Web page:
A construction site of new homes for families in poverty in Yongren county, Southwest China's Yunnan Province
Yi women learn to sew traditional clothes in an education program in Yunnan's Dayao county on Tuesday. (Photos: Wang Cong/GT)
From his small office in downtown Chuxiong city in Southwest China's Yunnan Province, Luo Xinggui has been commanding what he describes as a "100,000-strong army" on the frontlines of China's war against poverty.
As the deputy head of Chuxiong Yi Autonomous Prefecture's Office of Poverty Alleviation and Development, Luo said he has never felt this busy and under pressure before. There are endless meetings, mounting paperwork, constant phone calls and frequent overtime - all related to the prefecture's poverty relief efforts.
"We are fighting an all-out war with the participation of the entire society, and we have to win," Luo, a clean-cut man in his 40s, told the Global Times in an interview last Monday.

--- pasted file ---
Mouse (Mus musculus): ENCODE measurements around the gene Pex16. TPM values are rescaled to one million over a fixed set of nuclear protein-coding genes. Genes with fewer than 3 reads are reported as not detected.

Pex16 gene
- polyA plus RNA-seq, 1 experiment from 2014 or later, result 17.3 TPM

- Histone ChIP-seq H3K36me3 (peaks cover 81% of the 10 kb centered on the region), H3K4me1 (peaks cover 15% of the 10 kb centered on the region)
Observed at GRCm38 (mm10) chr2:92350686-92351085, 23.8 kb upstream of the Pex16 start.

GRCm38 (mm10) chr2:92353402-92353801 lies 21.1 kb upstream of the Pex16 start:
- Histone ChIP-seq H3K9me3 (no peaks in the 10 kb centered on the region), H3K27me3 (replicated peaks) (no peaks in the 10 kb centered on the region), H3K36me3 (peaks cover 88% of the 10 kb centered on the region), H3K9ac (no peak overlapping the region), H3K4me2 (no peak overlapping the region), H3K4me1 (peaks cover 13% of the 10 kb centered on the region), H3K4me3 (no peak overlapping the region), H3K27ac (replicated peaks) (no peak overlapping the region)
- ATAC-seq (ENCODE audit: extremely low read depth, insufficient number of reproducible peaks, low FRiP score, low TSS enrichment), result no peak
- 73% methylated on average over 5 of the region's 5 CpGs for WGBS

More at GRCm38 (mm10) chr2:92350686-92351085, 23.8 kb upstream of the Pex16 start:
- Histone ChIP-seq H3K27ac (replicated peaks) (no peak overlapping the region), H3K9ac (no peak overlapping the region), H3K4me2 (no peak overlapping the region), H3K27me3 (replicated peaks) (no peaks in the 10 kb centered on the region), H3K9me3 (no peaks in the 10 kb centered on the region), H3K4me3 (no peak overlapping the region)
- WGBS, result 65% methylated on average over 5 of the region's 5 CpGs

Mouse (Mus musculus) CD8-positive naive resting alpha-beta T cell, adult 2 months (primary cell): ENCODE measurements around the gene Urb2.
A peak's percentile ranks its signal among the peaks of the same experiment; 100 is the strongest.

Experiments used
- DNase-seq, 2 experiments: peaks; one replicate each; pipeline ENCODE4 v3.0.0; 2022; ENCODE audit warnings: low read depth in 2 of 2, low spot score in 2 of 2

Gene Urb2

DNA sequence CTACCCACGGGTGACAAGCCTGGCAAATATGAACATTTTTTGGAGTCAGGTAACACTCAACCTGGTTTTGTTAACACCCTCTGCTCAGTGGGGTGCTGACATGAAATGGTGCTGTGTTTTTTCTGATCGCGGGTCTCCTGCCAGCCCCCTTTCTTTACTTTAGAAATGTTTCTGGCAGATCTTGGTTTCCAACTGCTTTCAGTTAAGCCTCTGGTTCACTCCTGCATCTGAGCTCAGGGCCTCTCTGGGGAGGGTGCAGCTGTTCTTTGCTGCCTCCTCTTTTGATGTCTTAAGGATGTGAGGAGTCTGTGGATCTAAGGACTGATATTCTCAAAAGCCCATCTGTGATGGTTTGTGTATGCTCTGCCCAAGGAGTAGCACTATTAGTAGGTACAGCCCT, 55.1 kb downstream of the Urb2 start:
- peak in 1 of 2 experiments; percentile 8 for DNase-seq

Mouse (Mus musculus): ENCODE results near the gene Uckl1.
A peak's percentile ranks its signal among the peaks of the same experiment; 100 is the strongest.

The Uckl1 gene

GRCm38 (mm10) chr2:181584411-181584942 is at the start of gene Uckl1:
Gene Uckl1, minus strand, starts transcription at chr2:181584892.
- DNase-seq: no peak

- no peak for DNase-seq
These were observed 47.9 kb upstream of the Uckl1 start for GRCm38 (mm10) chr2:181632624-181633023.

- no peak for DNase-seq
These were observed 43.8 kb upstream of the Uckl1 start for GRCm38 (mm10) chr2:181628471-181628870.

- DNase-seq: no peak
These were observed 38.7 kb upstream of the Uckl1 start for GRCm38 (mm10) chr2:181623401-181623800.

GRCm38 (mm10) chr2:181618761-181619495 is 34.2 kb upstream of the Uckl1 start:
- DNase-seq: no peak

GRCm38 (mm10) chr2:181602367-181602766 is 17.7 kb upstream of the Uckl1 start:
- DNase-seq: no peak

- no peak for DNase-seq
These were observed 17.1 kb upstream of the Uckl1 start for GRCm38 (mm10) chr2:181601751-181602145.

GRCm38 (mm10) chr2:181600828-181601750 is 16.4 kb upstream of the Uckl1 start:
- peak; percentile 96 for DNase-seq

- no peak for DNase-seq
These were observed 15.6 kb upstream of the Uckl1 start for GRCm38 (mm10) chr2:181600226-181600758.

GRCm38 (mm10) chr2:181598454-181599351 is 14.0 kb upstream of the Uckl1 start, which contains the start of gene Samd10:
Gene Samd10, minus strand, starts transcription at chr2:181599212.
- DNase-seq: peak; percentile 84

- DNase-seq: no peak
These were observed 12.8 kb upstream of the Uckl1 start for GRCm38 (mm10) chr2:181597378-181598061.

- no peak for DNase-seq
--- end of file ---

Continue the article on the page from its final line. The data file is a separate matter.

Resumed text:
With a big proportion of its 2.73 million residents, most of whom are from the Yi, Lisu and other ethnic minority groups, living in extreme poverty, Chuxiong has become a main battlefield since the central government vowed to completely eradicate extreme poverty by 2020.
Under the ambitious goal, which targets more than 43 million people living in extreme poverty, or those with per capita annual income below 627 yuan ($97.69), the Chinese government has thrown in everything - from massive funding to policy support and manpower - to keep its promise.